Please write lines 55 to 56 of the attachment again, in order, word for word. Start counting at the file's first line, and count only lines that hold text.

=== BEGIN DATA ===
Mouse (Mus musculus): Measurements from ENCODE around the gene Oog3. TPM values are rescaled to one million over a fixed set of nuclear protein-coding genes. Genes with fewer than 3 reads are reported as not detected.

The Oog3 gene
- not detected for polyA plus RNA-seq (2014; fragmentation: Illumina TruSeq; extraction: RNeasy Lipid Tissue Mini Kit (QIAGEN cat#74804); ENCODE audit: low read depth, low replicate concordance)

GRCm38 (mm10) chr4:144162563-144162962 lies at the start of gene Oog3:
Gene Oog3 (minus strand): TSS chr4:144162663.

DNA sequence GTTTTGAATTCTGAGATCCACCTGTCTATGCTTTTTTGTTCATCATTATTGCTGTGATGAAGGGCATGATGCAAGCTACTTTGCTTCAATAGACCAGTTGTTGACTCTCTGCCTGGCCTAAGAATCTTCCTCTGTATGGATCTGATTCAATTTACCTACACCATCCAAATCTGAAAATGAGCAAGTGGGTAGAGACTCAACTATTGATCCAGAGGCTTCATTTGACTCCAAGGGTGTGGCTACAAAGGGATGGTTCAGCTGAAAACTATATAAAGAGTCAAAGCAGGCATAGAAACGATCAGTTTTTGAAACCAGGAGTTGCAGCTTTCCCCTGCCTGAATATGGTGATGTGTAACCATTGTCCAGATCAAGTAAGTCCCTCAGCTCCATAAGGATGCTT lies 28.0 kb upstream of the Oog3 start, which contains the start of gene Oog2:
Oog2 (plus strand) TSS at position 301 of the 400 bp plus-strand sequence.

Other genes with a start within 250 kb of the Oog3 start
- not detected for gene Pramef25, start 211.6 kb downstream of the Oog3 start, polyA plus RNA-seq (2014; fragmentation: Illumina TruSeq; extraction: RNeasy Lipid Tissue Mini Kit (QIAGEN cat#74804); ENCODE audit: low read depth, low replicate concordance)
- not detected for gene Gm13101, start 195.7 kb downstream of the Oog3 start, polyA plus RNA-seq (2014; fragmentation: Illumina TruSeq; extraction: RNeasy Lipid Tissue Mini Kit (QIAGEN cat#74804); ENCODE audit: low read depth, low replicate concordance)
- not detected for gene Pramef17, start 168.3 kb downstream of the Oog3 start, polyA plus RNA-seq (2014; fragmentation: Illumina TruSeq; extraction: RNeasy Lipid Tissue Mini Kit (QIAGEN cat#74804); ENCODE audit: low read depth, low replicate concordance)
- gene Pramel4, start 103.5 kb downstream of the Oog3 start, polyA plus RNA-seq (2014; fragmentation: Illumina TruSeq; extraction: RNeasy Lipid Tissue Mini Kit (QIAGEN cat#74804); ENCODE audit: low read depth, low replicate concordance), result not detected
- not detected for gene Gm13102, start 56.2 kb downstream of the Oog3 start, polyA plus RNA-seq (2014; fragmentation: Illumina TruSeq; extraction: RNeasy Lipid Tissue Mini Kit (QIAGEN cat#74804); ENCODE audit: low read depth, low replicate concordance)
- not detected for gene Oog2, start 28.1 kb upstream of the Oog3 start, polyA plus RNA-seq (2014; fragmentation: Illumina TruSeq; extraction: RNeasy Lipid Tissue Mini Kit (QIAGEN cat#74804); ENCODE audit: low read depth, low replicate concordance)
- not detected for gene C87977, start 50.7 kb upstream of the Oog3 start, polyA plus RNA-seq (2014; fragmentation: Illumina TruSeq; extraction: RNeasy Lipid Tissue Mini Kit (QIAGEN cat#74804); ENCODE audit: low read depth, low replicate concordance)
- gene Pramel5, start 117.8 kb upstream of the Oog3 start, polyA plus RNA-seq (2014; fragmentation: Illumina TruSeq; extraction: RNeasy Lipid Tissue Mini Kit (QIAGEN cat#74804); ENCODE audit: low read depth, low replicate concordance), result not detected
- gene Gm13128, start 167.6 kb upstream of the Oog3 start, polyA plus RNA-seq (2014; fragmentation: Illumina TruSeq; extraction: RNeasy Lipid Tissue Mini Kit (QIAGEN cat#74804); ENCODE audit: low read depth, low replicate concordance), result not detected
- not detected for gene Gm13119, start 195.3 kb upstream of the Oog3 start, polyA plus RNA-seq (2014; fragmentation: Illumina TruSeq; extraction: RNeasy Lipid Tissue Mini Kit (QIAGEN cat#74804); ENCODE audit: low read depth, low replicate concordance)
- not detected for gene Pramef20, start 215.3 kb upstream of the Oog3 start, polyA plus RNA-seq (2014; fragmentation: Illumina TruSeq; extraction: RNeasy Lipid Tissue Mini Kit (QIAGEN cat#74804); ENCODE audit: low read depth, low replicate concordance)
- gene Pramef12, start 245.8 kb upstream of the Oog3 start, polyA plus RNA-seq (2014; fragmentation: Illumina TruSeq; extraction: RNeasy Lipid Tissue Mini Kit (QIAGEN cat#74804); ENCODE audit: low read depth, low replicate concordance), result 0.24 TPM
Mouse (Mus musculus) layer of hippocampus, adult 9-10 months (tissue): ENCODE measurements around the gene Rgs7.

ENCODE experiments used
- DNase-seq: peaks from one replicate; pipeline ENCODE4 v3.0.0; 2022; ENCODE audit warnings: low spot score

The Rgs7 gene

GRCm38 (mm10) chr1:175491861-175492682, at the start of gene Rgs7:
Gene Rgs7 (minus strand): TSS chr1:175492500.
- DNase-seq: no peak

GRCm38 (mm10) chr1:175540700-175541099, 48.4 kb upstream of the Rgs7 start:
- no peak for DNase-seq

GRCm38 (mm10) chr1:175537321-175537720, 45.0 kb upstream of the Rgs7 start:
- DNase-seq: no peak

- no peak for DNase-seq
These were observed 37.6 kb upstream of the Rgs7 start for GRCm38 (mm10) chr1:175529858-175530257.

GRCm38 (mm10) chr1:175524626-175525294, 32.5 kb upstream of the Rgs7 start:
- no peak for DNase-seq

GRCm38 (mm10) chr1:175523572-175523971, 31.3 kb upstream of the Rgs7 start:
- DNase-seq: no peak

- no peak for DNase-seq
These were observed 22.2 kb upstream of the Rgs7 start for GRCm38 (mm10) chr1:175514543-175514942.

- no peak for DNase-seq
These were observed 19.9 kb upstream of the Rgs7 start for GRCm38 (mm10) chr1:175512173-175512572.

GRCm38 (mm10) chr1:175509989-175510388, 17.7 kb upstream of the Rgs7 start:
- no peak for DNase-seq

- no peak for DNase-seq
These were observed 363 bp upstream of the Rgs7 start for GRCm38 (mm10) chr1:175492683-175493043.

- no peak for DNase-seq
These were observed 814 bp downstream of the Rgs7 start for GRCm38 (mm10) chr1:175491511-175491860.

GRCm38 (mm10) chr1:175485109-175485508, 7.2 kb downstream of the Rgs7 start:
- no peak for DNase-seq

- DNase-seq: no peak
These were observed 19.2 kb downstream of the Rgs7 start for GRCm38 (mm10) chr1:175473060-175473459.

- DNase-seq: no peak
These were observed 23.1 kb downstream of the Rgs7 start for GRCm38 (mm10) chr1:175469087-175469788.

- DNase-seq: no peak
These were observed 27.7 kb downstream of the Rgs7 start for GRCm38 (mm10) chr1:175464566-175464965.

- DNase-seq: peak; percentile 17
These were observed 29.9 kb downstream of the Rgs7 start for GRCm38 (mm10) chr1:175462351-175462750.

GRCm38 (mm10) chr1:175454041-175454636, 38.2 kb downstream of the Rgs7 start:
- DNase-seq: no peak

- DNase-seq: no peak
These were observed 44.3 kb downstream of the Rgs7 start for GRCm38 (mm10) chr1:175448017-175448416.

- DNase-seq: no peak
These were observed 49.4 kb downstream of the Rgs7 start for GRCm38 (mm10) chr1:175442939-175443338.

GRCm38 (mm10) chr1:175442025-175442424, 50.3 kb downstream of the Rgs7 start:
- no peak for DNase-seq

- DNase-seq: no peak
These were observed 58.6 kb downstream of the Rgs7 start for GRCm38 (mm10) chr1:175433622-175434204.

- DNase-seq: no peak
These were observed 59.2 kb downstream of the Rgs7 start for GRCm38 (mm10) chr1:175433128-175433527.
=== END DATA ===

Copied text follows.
These were observed 27.7 kb downstream of the Rgs7 start for GRCm38 (mm10) chr1:175464566-175464965.

- DNase-seq: peak; percentile 17